Last Modified: Wednesday, March 20, 2013 4:33 PM
Taxpayers are beginning to get bits and pieces of information on Gov. Bobby Jindal’s plan to eliminate all state income taxes. The governor has also begun his expensive political sales pitch to convince the doubters. However, there are still some genuine concerns about his increased emphasis on higher and broader sales taxes.
High sales taxes are especially hard on the poor, low-income residents, retirees and businesses. Tim Barfield, chief spokesman for the governor’s plan to swap income for higher sales taxes, insists tax relief will be built in for the first three groups. The news isn’t so good for businesses that have to collect the higher sales taxes and get less compensation for their work.
Despite Barfield’s assurances, two faith-based groups expressed concerns this week for the poor and low-income citizens. Some conservatives, who support Jindal’s proposal without reservation, quickly threw cold water on the church groups’ reservations.
A reader of The Advocate of Baton Rouge said, “Poor in America equals lazy in America.” Another said he “could care less about the parasites on welfare having to pay higher sales taxes ...” Still others thought church groups shouldn’t get involved in politics.
Then, there was this observation from another reader: “I’ve stated this before, but it bears repeating. The rationale behind this tax swap is derived from a central theme of modern conservative thought. That is, if you are poor or struggling, it’s your own fault ... . It’s why Jindal can offer to tax materials for a Habitat for Humanity project, but not the quarter-mil-a-year salary of his front man on taxes. That’s economic morality as defined by the modern conservative.”
The reader was referring to Barfield’s $250,000 annual salary as acting secretary and executive counsel for the state Department of Revenue. Barfield couldn’t become secretary of the department because the Legislature in the state budget limited the secretary’s salary to $124,000 a year.
Businesses appear to bear the brunt of the tax swap. They won’t be getting any special consideration for their added workloads to collect higher and broader sales taxes. In fact, the fee they get for collecting sales taxes will probably be reduced. And some business tax exemptions will be eliminated.
The tax plan is adding a 5.88 percent state sales tax to 36 different types of services not currently subject to sales taxes. The current 4 percent state sales tax is being raised by 1.88 percent, and that is an additional burden on businesses already collecting the 4 percent tax. These additional taxes are necessary to make up for the loss of $3 billion in income tax revenues.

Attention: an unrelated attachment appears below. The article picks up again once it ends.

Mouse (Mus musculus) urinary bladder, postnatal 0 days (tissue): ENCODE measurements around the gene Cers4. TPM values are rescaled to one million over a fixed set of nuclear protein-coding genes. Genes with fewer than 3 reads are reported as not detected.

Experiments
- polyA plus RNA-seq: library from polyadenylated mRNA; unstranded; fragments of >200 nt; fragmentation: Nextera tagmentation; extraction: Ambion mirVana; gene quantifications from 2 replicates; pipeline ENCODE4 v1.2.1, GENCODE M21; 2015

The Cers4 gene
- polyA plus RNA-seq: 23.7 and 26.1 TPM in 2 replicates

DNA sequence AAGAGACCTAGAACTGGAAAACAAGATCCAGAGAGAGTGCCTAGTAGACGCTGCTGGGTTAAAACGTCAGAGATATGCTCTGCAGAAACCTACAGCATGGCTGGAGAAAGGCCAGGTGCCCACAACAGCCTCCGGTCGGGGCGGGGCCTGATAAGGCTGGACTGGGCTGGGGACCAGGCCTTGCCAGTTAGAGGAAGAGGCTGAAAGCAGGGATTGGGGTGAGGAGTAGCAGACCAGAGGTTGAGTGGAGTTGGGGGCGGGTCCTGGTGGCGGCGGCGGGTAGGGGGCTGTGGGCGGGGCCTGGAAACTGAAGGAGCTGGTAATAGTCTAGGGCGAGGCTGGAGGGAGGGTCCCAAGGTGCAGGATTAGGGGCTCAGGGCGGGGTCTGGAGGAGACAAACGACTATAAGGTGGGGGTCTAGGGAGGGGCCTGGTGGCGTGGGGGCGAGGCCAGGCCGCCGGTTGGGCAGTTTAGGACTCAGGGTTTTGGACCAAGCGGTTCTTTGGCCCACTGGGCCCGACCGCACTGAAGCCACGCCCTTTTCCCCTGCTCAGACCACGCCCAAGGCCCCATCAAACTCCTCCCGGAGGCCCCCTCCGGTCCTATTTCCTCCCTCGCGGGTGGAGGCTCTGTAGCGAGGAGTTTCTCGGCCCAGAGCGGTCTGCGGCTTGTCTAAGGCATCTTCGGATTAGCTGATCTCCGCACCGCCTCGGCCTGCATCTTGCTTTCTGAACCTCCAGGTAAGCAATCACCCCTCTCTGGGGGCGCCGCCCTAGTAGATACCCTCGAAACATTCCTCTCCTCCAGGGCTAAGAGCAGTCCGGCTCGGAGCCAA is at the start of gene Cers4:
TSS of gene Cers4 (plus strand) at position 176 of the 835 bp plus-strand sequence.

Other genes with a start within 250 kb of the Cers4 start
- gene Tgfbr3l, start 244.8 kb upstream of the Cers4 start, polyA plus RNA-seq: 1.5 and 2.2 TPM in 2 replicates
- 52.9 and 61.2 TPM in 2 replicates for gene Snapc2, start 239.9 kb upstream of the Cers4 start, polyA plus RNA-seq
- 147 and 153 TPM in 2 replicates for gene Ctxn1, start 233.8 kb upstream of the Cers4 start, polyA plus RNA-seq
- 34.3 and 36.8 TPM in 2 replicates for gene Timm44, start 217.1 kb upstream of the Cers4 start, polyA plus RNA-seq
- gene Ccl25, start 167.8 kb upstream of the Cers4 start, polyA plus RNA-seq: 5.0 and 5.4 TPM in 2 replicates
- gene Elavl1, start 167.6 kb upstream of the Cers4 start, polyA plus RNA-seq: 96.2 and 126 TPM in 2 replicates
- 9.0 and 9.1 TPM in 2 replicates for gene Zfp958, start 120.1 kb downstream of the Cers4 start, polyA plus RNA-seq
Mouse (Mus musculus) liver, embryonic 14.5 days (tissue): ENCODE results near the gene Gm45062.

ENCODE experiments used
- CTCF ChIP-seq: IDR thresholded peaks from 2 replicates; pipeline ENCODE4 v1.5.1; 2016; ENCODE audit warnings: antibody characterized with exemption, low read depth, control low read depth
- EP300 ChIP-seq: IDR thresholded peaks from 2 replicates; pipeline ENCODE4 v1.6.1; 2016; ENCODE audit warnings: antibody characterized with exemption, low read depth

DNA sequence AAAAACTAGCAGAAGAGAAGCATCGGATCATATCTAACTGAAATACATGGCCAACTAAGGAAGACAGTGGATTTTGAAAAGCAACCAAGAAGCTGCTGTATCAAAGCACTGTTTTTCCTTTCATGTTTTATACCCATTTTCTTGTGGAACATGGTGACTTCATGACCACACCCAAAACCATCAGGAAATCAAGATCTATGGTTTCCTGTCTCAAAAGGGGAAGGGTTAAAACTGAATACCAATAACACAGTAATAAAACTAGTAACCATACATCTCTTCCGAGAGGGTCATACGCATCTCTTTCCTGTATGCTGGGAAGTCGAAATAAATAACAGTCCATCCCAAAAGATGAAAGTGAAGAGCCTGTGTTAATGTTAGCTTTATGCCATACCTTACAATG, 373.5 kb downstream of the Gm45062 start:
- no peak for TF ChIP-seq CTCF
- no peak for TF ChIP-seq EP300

“It’s very clear that business will be taking more of this burden,” Barfield said Monday.
Jindal launched his statewide promotional tour Tuesday in Houma. He and his spokesmen insist “everyone will pay his fair share, but no more than that.” They said their overall goal is to reform a tax code that is complex, unstable and unfair.
Two of the pluses the governor is touting are a bit of a stretch to make higher sales taxes sound more acceptable. Jindal said the plan protects food, prescription drugs and residential utilities from increased sales taxes.
Just who are he and his team trying to fool here? When former state Rep. Vic Stelly of Moss Bluff came up with his plan to swap some sales taxes for higher income taxes back in 2002, he put those sales tax exemptions in the state constitution. Stelly knew the voters would like the idea and would never agree to tax those items again.
It is also interesting that an argument that helped pass the Stelly Plan is being debunked by current arguments in favor of higher sales taxes. Stelly supporters said income taxes form a more stable and reliable tax base than sales taxes. Jindal’s team insists sales tax are more progressive and reliable.
The governor also plays down the fact his increased state sales tax helps make Louisiana’s total state and local sales tax rates the highest in the country. Jindal emphasizes the higher 5.88 percent state sales tax would be the 24th lowest in the nation. However, he conveniently overlooks the fact that people have to pay both state and local sales taxes.
Jindal is correct when he says eliminating income taxes improves the state’s business image. Higher-income citizens will also benefit with removal of income taxes. Closing tax loopholes is another plus.
The governor admits our business climate is better, unemployment is down and the economy is on the upswing. However, he adds there are still many citizens either looking for work or better-paying jobs and young people are leaving the state for better opportunities elsewhere.
Supporters and opponents would probably agree there are good arguments on each side about what Jindal is proposing. What legislators have to determine is whether Jindal is offering the better solution to the state’s money problems.
A bigger dilemma this tax swap doesn’t address is the financial squeeze caused by the mid-year budget cuts that have taken place since Jindal took office in 2008. The governor appears to have relegated budget problems to the sidelines while he works on his political image and the state’s business climate.
• • •Jim Beam, the retired editor of the American Press, has covered people and politics for more than five decades. Contact him at 494-4025 or firstname.lastname@example.org